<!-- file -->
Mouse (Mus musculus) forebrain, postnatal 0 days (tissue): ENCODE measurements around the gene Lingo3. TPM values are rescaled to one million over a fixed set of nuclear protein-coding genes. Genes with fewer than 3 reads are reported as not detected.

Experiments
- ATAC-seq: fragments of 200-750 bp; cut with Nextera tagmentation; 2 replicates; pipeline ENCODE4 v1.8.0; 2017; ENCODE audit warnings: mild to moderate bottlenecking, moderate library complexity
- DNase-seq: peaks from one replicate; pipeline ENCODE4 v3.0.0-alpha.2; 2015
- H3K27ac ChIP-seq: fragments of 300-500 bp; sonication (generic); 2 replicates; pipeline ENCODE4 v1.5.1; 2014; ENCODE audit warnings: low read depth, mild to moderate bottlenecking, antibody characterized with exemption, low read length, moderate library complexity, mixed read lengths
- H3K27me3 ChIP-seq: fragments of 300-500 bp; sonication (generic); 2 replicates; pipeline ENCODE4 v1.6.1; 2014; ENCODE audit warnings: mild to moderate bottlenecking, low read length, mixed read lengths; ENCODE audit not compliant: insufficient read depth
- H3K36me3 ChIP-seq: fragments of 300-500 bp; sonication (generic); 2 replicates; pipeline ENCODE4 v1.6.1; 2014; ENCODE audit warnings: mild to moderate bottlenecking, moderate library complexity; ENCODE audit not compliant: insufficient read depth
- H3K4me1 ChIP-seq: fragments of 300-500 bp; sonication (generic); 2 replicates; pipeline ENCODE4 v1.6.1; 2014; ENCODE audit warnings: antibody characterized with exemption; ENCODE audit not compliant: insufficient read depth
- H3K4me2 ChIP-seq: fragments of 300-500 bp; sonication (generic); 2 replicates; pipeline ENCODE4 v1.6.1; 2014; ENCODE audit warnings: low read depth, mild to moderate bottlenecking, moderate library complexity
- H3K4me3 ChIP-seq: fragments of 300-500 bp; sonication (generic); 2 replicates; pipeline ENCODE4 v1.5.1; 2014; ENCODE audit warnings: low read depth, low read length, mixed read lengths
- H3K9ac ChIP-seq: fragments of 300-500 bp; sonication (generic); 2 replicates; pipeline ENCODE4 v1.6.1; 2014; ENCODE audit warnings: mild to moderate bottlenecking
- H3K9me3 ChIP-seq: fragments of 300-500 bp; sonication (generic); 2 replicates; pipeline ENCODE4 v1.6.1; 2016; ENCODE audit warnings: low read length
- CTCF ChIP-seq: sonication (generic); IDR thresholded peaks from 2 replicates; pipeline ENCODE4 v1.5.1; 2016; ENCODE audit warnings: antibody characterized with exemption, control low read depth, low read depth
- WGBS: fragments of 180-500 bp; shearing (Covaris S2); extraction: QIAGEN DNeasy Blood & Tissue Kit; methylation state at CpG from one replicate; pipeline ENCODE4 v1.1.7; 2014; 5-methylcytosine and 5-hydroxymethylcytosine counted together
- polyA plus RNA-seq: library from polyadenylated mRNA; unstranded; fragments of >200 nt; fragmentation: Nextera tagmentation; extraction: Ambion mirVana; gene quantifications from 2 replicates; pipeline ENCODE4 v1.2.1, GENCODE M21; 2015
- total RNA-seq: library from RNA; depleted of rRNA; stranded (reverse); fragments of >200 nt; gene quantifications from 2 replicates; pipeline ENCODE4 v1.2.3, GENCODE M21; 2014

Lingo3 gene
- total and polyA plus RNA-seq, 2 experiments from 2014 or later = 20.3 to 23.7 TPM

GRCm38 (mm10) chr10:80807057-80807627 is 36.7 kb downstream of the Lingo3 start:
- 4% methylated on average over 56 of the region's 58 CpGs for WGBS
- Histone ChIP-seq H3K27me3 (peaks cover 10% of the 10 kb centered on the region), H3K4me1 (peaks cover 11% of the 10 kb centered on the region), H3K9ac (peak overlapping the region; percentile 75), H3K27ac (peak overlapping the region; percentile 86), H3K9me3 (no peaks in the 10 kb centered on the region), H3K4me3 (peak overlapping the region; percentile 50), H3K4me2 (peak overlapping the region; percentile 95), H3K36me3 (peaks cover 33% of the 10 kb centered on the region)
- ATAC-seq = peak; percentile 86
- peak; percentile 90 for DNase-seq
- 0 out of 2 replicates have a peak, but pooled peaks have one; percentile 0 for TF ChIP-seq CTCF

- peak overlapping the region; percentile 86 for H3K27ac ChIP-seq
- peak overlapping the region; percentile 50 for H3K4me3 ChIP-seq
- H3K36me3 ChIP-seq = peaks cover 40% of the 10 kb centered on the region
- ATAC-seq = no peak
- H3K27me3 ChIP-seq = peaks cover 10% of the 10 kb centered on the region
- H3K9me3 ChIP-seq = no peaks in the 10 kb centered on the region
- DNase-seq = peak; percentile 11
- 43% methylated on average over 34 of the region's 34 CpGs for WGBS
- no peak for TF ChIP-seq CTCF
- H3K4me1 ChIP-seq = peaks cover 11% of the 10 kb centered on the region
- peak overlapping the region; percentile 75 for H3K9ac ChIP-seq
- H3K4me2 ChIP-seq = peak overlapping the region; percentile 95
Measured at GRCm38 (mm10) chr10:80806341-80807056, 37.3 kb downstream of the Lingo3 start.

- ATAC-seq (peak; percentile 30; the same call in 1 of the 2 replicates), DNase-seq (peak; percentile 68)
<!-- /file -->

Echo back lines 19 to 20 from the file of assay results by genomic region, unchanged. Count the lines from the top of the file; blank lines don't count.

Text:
GRCm38 (mm10) chr10:80807057-80807627 is 36.7 kb downstream of the Lingo3 start:
- 4% methylated on average over 56 of the region's 58 CpGs for WGBS